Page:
Black holes are some of the most bizarre objects in the universe. They can have as much mass as a billion stars combined. How did they form and how did they get so big?
“What are they doing to the galaxies in which they live?” asks Dr Ilana Feain of the CSIRO’s Australia Telescope National Facility.
This is one of the biggest questions facing astronomers in the 21st Century. The 29-year-old astronomer will use her L’ORÉAL Australia For Women In Science Fellowship in her quest for an answer to this question.
And she is enlisting two Australian girls’ schools to contribute to a 24/7 program to observe a ‘nanoquasar’ and its associated black hole some billion billion kilometres from Earth.
What role do black holes play in the creation of stars and galaxies? Stars form from collapsed clouds of interstellar gas. When black holes are nearby do they help concentrate that gas to make stars easier to form, or do they blow the clouds apart before the stars can get going?
“Black holes could play an important role in star formation and galaxy evolution,” says Ilana. As a PhD student Ilana made a series of remarkable observations of black holes in the most distant galaxies in the cosmos.
“Ilana is intelligent, enthusiastic and has a very probing style,” says Ron Ekers, Federation Fellow at the CSIRO’s Australia Telescope National Facility.
“She digs into the fundamentals and develops a clear understanding of both the instruments she is using and the objects she is studying.”
Ilana has travelled to major observatories in the USA and Chile to make her observations, and she has attended a number of prestigious meetings and workshops overseas.
While this sort of international travel is a necessity for scientists these days, she has her sights firmly set on a career based in this country. Australia is one of two possible sites for what will be the largest radio telescope in the world – the Square Kilometre Array.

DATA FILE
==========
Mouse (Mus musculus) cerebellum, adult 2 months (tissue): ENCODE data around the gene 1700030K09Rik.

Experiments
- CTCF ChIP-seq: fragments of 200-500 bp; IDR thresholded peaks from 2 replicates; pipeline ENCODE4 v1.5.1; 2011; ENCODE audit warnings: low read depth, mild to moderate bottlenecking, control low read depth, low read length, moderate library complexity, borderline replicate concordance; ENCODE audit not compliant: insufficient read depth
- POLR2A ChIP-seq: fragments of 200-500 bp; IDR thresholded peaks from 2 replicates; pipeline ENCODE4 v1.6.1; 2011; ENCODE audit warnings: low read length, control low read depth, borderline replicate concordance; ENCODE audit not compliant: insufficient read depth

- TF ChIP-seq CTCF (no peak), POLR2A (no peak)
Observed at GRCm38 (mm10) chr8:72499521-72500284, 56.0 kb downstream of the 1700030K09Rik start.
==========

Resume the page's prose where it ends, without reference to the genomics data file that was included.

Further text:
Ilana is keen to get her hands on it to extend her work. “The galaxies and black holes I’m studying are basically the most distant objects in the universe—they existed when the universe was less than a tenth of its present age—and we have no idea how these bodies could have formed so quickly after the Big Bang,” says Ilana.
Ilana’s other passion is public outreach: talking to school students and adult groups to convey the excitement of the work she and other astronomers are doing.
“I feel rewarded when I go into schools and give them a ‘this is astronomy’ talk and they ask questions,” she says. Ilana actually dropped out of school after year 10, but soon changed her mind and went back to finish Year 12.
“I was never inspired when I was a student. I didn’t enjoy school, but here I am now a physicist!” she says with a wry laugh. This is part of why she is so passionately committed to spreading the word about the excitement and wonder of scientific research and why she has already taken part in many outreach activities.
“I’m very committed to my work in astrophysics, but I also want to spend a lot of my time taking science to the public through various outreach activities,” she says.